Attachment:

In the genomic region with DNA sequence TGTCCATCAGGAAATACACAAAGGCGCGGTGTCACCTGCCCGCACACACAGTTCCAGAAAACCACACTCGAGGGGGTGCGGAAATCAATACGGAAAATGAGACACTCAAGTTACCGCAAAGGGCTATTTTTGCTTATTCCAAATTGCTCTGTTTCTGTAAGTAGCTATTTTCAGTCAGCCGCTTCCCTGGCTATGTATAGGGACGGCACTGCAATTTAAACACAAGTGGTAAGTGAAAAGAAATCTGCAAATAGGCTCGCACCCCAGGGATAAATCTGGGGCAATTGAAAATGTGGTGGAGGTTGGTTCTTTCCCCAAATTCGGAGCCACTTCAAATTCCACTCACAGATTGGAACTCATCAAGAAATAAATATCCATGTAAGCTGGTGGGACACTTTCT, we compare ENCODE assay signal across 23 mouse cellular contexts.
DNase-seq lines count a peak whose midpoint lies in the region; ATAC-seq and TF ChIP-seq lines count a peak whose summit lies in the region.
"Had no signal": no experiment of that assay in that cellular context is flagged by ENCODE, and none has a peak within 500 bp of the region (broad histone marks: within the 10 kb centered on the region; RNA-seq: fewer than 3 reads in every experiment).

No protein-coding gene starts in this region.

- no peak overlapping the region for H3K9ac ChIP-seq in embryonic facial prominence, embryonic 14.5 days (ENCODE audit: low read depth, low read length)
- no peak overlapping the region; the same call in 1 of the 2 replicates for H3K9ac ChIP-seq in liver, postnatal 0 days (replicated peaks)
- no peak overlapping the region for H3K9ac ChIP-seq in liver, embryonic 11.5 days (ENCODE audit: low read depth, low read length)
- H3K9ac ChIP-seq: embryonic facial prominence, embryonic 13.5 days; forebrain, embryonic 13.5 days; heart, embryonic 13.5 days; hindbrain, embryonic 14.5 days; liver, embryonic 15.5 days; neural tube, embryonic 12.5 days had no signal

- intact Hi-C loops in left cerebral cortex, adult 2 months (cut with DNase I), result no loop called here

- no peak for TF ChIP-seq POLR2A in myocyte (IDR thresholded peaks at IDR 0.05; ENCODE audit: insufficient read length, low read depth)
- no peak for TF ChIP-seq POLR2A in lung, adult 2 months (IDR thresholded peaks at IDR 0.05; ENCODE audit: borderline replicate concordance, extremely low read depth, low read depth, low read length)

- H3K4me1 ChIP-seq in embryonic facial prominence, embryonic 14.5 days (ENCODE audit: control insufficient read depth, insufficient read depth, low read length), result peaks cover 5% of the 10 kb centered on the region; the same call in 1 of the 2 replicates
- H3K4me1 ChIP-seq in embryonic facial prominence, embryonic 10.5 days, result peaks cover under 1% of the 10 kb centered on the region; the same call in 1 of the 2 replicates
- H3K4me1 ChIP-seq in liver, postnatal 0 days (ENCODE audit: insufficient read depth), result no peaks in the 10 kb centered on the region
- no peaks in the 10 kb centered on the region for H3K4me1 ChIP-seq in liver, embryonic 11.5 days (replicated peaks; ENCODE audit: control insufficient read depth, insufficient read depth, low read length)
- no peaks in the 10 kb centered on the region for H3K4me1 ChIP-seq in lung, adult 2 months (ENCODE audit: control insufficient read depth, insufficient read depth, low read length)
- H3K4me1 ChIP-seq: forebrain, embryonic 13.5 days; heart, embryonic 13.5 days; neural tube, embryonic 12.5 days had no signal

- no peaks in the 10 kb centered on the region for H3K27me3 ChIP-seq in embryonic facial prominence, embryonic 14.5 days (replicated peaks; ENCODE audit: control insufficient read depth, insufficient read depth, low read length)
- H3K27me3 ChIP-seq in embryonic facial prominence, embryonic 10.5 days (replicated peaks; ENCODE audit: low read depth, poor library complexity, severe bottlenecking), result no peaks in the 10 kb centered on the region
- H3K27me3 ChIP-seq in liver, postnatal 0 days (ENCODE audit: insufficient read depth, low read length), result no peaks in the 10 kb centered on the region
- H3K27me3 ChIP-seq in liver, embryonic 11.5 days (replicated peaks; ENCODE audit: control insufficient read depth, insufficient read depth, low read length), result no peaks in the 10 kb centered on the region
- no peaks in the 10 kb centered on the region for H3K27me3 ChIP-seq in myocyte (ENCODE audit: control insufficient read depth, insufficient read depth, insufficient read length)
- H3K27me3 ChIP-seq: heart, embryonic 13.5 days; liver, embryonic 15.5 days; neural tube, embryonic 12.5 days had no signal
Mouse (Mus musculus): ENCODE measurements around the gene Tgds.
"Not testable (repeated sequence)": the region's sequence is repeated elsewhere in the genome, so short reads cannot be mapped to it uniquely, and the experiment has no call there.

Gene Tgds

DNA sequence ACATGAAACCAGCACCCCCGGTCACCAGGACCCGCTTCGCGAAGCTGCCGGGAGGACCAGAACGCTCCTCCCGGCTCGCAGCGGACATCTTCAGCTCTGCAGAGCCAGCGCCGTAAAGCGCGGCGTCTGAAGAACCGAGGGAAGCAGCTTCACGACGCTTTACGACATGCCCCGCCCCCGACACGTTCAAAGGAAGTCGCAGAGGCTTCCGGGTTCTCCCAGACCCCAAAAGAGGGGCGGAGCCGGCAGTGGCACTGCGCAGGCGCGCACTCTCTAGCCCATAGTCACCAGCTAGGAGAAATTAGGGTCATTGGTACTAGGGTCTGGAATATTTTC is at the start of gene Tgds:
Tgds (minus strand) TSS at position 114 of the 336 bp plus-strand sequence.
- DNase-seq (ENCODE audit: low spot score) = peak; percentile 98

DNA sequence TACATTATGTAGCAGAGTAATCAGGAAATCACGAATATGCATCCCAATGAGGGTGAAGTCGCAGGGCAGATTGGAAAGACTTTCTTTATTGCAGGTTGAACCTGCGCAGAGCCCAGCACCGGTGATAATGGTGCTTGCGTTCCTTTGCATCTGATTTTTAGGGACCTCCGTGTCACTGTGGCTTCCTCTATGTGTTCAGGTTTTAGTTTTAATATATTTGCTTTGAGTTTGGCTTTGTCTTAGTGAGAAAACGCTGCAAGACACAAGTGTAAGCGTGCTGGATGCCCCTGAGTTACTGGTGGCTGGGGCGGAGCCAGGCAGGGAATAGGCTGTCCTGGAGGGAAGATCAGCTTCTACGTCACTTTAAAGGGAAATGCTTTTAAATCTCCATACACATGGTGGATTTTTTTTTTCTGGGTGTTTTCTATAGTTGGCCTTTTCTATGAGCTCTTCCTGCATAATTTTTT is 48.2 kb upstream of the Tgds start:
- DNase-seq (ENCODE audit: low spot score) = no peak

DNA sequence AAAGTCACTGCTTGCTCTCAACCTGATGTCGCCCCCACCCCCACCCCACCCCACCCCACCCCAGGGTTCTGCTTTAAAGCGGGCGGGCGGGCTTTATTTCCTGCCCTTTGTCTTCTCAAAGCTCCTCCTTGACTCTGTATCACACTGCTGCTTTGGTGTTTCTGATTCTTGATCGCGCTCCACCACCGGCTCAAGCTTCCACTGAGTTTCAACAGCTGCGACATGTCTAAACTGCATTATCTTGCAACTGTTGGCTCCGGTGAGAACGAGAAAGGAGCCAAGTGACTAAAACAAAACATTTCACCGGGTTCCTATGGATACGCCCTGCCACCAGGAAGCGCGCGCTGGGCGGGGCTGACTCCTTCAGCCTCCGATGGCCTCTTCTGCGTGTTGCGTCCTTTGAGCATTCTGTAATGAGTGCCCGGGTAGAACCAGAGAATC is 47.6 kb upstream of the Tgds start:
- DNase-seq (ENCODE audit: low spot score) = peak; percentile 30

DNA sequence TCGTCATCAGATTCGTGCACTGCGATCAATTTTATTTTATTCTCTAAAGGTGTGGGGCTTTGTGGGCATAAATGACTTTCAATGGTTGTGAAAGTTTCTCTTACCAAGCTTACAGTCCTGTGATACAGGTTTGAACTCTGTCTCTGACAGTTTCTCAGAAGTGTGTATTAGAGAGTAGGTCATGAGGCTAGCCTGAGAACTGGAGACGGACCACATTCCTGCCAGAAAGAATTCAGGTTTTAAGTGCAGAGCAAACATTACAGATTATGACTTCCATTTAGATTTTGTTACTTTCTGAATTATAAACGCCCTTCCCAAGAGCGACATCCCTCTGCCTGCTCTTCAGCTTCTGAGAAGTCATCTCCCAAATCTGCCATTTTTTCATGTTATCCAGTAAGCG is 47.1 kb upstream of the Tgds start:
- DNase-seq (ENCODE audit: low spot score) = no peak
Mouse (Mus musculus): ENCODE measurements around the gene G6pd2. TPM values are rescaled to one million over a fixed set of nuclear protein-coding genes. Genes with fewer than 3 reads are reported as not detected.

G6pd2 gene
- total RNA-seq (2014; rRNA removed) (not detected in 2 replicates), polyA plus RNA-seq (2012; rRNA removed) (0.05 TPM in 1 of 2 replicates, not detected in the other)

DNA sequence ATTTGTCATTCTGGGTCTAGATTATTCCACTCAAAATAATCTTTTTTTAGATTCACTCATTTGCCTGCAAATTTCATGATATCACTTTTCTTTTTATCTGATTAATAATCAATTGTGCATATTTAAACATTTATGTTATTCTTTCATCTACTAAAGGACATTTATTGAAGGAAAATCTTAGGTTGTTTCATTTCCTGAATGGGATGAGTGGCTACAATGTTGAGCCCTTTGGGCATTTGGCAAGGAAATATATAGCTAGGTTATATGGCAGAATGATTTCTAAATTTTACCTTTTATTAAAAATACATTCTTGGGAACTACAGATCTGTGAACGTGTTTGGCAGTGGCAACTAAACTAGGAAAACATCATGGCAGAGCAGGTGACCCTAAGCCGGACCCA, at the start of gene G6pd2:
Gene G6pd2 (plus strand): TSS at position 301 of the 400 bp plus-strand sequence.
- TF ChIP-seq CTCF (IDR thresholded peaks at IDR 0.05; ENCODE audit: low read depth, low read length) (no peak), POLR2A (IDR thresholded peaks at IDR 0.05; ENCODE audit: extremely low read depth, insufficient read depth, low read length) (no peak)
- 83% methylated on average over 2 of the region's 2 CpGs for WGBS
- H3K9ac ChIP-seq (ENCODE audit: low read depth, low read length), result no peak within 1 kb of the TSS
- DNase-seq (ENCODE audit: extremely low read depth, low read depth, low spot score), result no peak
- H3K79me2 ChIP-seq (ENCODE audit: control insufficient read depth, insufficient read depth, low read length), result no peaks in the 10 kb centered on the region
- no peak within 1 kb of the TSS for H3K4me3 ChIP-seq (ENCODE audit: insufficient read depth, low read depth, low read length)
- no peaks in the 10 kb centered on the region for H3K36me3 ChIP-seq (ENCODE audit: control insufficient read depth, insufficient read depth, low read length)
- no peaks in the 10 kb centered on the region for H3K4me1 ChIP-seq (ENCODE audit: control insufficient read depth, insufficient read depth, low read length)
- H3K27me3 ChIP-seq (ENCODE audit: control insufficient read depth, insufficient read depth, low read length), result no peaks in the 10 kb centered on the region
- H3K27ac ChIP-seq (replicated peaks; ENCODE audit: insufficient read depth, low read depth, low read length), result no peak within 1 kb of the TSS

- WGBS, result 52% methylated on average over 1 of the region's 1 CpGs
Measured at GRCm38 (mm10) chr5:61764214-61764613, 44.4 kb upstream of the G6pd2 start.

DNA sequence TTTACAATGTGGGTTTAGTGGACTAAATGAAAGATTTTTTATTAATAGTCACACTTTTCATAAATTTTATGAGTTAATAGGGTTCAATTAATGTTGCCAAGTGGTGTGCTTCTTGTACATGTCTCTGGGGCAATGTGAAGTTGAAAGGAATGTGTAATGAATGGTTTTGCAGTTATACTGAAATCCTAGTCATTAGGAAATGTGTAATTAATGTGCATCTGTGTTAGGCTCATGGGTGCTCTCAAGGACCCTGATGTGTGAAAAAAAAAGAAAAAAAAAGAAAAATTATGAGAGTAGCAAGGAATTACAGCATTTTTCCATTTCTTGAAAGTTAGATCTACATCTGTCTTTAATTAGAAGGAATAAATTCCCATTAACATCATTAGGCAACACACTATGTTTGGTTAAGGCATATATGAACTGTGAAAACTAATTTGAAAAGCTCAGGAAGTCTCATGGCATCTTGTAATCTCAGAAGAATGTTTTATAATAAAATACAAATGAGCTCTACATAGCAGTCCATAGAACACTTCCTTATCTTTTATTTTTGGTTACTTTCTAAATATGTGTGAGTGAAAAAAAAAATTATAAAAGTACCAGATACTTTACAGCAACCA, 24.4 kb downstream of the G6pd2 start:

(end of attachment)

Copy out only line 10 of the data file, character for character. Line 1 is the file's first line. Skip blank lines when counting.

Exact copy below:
- no peak for TF ChIP-seq POLR2A in myocyte (IDR thresholded peaks at IDR 0.05; ENCODE audit: insufficient read length, low read depth)